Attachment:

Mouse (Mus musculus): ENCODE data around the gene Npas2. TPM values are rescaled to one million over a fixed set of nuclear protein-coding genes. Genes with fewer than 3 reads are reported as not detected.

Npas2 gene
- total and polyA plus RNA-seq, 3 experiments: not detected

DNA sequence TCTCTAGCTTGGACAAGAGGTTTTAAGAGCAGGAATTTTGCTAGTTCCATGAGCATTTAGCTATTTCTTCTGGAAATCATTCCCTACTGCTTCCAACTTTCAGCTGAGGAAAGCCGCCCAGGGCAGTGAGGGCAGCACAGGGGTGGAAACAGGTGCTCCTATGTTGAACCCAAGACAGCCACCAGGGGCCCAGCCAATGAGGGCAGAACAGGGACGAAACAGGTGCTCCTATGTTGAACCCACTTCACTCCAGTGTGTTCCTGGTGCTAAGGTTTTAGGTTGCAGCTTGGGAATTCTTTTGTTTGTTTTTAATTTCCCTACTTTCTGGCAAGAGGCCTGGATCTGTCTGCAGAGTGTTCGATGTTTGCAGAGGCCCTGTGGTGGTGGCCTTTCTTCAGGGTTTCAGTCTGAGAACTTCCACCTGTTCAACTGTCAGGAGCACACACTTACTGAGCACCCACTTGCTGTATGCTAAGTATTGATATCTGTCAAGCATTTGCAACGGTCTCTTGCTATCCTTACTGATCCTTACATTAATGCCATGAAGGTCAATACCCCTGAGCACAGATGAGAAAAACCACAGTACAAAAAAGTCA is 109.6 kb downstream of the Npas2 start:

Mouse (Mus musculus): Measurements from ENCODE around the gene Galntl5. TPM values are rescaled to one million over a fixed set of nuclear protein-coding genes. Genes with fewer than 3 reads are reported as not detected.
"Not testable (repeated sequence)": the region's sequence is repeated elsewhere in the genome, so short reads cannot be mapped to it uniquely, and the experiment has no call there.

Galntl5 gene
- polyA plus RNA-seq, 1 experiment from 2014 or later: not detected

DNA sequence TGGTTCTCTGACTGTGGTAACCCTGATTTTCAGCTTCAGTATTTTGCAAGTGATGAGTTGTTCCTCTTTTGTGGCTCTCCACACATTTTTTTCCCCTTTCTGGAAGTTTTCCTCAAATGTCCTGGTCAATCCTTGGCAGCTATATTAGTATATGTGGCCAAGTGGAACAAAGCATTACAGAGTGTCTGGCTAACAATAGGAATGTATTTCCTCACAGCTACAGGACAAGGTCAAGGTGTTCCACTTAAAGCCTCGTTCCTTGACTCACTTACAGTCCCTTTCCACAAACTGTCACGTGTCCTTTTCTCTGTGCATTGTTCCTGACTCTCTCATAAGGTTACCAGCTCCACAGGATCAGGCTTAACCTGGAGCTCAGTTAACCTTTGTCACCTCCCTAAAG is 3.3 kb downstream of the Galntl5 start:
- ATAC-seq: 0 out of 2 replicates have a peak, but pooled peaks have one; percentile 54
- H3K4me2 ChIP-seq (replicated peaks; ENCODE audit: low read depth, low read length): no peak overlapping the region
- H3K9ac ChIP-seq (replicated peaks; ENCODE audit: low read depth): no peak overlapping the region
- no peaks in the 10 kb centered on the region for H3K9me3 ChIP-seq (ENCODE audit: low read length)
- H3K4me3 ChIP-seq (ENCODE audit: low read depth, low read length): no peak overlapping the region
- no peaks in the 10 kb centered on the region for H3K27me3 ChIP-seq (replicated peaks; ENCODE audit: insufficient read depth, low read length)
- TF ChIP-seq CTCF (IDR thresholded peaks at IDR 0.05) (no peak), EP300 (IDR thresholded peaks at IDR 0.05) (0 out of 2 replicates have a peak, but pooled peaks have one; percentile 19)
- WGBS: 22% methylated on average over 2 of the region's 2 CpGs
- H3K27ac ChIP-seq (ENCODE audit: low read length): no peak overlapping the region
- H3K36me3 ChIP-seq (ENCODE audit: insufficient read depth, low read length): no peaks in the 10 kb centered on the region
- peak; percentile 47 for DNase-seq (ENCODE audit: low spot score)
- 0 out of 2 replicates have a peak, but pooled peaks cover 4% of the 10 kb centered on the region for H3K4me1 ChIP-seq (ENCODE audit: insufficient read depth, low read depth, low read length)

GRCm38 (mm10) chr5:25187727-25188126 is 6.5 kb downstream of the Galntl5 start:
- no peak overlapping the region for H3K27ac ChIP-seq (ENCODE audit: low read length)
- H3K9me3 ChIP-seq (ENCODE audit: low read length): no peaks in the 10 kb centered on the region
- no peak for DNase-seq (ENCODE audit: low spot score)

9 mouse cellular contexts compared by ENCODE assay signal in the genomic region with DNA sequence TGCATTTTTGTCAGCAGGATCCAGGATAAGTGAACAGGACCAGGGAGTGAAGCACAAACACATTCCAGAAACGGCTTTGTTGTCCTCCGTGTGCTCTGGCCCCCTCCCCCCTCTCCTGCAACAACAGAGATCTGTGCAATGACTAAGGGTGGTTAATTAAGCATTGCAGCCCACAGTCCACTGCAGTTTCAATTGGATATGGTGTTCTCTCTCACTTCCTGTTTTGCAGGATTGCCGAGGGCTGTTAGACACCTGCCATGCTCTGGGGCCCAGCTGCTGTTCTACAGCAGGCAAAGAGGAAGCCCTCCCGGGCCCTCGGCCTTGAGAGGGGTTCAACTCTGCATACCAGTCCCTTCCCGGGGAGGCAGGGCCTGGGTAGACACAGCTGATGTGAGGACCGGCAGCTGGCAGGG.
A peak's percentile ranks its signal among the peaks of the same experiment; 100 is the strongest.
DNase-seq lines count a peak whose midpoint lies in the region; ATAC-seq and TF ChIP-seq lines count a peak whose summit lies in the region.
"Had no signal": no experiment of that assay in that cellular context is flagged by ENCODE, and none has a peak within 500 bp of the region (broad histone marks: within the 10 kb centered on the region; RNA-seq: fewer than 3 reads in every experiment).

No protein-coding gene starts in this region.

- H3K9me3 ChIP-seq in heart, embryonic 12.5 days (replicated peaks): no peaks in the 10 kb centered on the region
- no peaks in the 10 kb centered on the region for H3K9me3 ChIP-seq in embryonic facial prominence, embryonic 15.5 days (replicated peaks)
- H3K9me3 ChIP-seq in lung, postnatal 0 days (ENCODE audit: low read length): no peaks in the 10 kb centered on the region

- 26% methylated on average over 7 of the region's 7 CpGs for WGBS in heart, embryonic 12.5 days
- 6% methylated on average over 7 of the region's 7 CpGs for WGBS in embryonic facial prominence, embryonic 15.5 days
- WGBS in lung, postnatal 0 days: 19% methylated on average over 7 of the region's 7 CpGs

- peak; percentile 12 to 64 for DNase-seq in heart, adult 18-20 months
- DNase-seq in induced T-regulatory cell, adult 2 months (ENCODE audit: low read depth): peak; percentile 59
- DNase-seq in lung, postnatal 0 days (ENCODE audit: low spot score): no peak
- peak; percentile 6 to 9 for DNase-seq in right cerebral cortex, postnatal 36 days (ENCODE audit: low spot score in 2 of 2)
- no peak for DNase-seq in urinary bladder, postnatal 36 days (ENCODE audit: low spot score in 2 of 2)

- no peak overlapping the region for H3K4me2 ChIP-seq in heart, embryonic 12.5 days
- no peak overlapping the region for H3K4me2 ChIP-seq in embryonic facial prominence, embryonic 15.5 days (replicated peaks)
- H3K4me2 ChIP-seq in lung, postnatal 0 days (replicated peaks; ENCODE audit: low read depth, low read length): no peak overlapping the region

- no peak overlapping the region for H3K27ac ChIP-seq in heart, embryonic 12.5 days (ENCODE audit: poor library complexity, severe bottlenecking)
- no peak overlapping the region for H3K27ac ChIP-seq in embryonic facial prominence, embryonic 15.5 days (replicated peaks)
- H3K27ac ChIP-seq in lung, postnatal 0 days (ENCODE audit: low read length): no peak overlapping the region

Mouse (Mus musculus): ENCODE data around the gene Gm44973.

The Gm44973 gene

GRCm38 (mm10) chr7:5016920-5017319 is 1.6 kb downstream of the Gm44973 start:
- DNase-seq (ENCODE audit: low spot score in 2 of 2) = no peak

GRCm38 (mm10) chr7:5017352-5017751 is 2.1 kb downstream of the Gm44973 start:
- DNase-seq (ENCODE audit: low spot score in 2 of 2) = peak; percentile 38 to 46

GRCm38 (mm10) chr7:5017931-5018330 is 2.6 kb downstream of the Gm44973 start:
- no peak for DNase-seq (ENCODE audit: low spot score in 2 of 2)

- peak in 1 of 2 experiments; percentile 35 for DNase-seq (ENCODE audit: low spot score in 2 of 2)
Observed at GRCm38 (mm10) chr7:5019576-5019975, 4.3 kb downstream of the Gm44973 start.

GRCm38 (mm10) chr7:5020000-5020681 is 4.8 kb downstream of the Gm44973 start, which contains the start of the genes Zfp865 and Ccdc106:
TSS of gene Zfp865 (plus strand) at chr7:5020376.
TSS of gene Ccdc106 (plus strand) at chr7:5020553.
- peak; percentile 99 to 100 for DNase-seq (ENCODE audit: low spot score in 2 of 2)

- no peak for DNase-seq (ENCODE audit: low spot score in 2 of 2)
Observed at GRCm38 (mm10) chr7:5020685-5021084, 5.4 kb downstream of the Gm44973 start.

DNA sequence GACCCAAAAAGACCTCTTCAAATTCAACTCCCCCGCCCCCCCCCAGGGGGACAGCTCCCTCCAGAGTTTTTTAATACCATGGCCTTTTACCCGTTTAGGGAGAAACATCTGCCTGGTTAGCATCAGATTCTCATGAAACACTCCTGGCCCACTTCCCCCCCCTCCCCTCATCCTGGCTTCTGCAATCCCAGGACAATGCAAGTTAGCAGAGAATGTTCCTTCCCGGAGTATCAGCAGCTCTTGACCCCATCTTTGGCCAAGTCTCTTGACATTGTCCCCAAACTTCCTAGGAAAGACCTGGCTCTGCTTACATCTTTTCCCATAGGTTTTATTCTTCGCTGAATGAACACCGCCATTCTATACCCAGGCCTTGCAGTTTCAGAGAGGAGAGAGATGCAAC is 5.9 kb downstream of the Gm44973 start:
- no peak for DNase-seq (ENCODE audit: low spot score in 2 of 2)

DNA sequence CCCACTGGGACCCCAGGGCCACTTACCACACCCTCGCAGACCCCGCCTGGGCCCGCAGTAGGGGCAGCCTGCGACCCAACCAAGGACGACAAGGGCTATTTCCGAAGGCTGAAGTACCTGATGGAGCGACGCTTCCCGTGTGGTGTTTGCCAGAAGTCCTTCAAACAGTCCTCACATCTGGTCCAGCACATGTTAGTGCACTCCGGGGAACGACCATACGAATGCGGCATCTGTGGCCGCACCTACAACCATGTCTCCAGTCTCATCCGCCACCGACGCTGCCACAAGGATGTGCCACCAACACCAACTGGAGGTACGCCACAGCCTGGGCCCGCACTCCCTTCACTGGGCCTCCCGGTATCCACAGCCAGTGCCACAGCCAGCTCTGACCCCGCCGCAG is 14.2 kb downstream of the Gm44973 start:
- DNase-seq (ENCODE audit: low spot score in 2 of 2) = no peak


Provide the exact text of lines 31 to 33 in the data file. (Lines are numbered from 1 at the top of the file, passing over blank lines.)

- H3K9me3 ChIP-seq in heart, embryonic 12.5 days (replicated peaks): no peaks in the 10 kb centered on the region
- no peaks in the 10 kb centered on the region for H3K9me3 ChIP-seq in embryonic facial prominence, embryonic 15.5 days (replicated peaks)
- H3K9me3 ChIP-seq in lung, postnatal 0 days (ENCODE audit: low read length): no peaks in the 10 kb centered on the region